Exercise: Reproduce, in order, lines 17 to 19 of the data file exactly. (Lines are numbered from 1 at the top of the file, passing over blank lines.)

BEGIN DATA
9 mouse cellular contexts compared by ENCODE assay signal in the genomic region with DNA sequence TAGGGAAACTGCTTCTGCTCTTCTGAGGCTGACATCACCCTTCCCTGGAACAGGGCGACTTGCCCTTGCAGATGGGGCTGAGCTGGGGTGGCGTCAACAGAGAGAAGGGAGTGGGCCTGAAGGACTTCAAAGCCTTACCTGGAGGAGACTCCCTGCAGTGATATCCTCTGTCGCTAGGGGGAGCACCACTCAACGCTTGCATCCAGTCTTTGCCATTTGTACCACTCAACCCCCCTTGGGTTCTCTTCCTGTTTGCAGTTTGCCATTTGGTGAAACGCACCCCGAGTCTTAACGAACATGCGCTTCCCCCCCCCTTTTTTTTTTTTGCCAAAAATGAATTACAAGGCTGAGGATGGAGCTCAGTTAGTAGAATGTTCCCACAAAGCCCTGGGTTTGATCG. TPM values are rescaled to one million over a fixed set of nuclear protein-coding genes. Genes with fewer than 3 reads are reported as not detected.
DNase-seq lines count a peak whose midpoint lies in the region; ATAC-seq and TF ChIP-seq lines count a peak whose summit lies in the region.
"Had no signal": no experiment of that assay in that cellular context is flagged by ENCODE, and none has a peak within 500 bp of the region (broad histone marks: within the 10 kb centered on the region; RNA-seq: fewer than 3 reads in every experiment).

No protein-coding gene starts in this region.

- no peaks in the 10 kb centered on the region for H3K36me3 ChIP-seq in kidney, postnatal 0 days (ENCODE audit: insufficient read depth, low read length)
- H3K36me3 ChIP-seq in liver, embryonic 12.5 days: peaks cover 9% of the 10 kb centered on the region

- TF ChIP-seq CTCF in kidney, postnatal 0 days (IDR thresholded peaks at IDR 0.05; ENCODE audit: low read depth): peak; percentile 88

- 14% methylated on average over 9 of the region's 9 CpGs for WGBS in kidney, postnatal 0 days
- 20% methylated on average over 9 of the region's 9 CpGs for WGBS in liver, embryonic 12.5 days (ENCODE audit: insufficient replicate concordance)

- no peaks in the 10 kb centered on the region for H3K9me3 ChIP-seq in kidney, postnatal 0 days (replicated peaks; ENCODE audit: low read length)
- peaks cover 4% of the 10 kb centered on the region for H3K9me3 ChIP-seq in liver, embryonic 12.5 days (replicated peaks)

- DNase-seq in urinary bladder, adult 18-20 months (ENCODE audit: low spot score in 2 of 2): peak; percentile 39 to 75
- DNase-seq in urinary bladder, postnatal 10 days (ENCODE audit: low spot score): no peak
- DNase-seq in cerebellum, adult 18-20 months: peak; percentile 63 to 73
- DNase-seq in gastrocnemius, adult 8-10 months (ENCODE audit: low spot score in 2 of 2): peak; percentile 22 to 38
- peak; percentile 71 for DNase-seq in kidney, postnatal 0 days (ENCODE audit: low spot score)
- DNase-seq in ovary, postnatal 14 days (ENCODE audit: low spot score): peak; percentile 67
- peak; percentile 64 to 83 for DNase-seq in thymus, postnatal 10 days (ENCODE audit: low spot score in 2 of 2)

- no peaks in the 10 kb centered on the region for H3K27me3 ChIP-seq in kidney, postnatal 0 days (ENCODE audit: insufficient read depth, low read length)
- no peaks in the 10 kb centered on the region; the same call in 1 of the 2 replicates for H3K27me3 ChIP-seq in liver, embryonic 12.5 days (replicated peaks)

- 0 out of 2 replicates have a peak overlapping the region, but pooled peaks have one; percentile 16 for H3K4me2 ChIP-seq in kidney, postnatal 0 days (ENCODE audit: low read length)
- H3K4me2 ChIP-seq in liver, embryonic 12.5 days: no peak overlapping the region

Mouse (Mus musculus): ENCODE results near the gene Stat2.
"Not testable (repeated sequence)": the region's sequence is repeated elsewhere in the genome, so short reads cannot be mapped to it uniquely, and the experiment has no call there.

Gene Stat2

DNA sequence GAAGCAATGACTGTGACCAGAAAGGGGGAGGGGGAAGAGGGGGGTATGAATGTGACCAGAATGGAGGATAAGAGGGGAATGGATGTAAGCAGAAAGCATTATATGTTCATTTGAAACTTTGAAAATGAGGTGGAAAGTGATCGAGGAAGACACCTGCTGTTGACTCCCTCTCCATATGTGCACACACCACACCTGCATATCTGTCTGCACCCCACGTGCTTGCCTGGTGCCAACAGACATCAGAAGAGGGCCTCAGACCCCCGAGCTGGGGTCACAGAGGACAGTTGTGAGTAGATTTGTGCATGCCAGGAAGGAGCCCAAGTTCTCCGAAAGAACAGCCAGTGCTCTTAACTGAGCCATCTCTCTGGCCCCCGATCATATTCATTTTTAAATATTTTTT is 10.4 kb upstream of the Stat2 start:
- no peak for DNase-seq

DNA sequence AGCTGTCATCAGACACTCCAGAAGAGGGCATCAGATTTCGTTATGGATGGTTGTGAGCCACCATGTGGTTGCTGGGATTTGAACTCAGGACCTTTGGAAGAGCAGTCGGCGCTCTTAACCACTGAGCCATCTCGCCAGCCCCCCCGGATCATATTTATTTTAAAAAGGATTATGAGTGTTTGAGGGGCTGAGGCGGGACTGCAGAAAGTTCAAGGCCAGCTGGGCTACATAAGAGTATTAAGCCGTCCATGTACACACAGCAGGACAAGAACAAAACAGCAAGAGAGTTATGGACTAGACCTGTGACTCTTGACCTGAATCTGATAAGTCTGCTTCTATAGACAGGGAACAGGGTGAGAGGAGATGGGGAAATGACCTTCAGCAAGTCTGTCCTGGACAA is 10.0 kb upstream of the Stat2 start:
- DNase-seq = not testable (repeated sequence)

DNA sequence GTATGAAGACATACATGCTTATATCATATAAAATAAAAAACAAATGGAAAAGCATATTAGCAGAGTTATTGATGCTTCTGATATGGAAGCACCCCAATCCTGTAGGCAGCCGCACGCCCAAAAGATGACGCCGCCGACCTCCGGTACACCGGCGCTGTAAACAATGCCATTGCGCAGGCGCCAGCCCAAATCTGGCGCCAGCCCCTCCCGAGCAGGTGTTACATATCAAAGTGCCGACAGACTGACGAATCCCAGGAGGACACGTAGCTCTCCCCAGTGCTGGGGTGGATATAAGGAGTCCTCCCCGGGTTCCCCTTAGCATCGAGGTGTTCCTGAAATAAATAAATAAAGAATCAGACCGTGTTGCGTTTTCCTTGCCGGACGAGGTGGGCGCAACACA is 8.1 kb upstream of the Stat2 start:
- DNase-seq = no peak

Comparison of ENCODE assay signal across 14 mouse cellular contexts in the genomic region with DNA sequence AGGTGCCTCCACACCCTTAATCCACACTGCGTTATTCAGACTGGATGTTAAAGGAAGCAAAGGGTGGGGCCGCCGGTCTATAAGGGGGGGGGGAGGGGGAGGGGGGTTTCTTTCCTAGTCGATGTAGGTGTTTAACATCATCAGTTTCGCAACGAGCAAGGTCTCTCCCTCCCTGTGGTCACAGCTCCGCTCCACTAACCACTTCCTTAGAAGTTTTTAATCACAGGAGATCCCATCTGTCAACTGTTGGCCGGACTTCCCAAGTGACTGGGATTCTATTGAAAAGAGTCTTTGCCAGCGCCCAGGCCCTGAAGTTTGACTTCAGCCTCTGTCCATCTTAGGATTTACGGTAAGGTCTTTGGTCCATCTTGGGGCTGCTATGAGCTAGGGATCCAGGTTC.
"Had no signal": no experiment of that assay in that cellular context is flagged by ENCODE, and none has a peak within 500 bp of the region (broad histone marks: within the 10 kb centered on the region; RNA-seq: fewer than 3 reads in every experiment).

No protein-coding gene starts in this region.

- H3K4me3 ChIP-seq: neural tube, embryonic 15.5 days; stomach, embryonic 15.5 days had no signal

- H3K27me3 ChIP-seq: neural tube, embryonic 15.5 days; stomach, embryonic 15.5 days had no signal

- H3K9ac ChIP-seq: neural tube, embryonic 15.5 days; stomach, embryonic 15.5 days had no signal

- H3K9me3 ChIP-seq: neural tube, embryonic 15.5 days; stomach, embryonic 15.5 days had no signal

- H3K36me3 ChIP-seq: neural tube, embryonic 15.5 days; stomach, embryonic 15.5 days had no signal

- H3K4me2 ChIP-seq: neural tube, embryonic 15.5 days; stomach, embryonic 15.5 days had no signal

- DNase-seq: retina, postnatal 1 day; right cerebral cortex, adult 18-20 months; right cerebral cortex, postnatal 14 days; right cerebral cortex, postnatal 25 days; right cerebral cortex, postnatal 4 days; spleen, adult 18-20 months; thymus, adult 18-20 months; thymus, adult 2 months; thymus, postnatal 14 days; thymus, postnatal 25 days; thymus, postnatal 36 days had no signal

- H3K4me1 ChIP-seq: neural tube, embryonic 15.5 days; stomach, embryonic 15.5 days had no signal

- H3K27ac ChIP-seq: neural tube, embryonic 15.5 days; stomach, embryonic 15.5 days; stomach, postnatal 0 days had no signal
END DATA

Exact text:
- DNase-seq in ovary, postnatal 14 days (ENCODE audit: low spot score): peak; percentile 67
- peak; percentile 64 to 83 for DNase-seq in thymus, postnatal 10 days (ENCODE audit: low spot score in 2 of 2)

- no peaks in the 10 kb centered on the region for H3K27me3 ChIP-seq in kidney, postnatal 0 days (ENCODE audit: insufficient read depth, low read length)